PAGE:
Sudan confirms ‘contacts’ with Israel, says UAE move is ‘brave’

An Israeli flag is seen near the Dome of the Rock, located in Jerusalem's Old City on the compound known to Muslims as Noble Sanctuary and to Jews as Temple Mount December 6, 2017. FILE PHOTO: An Israeli flag is seen near the Dome of the Rock, located in Jerusalem's Old City on the compound known to Muslims as Noble Sanctuary and to Jews as Temple Mount December 6, 2017. REUTERS/Ammar Awad/File Photo

By Khalid Abdelaziz

KHARTOUM (Reuters) – Sudan on Tuesday confirmed having contacts with Israel, saying the United Arab Emirates’ decision to normalize relations with Israel is “a brave and bold step”, according to its foreign ministry spokesman.

Under the U.S.-brokered deal announced last week, the UAE becomes just the third Arab country to forge full relations with Israel in more than 70 years. The pact could reshape Middle East politics from the Palestinian issue to the fight against Iran.

In February, Israeli officials said Israel and Sudan had agreed to move towards forging normal relations for the first time during a meeting between Prime Minister Benjamin Netanyahu and Abdel Fattah al-Burhan, the head of Sudan’s military-led, transitional sovereign council, in Uganda.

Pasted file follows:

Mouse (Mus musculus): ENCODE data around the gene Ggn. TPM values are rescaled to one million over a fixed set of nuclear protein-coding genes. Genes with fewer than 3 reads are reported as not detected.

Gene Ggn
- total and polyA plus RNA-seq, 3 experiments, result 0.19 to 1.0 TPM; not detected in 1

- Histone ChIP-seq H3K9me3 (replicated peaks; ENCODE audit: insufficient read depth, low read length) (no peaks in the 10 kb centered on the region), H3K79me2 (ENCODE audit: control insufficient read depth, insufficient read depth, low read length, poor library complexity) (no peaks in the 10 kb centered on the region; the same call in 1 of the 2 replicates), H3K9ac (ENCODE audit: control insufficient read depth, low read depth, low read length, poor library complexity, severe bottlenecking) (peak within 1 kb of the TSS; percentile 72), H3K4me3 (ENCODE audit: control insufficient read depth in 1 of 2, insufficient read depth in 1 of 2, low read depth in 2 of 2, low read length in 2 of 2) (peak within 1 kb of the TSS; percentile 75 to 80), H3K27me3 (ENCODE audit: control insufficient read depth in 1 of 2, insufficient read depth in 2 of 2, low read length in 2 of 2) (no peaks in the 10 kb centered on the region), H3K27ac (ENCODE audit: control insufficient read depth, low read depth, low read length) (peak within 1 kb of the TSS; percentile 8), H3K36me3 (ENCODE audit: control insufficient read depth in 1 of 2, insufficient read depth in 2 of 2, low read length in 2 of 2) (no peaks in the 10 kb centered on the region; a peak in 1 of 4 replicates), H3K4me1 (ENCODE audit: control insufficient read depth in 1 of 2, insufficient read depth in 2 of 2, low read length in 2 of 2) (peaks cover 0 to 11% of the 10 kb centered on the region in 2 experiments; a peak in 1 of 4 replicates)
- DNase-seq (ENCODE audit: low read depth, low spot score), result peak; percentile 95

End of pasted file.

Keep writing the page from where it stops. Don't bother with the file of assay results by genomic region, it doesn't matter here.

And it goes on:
“The Emirates’ move is a brave and bold step and contributes to putting the Arab world on the right track to build peace in the region and to build sustainable peace,” Sudanese Foreign Ministry spokesman Haydar Sadig told Reuters by phone on Tuesday, confirming remarks made earlier to regional media.

“I cannot deny that there are contacts between Sudan and Israel,” he added.

Netanyahu welcomed the remarks, saying on Twitter: “Israel, Sudan and the entire region will benefit from the peace agreement (with the UAE), and together can build a better future for all people in the region. We will do whatever is necessary to turn this vision into a reality.”

Back in February, Burhan confirmed the meeting with Netanyahu but cast doubt on any rapid normalization of ties, saying Sudan’s stance on the Palestinian issue remains unchanged, and that relations between the two countries was the responsibility of the civilian cabinet in Khartoum.

Scores of Sudanese protesters condemned Burhan’s meeting with Netanyahu in February. Under the long rule of Islamist strongman Omar al-Bashir until his fall in a popular uprising in 2019, Khartoum counted among hardline Muslim foes of Israel.

Sadig said any normalization of relations with Israel would not be at the expense of “Sudan’s moral values and independence” and be “according to Sudan’s interests”.

“We will not accept unequal relations with Israel.”

Israel says it expects other Gulf Arab countries and Muslim nations in Africa to follow in normalizing ties after its breakthrough with the UAE.

(Aditional reporting Rami Ayyub in Jerusalem; Writing by Mahmoud Mourad; Editing by Mark Heinrich)

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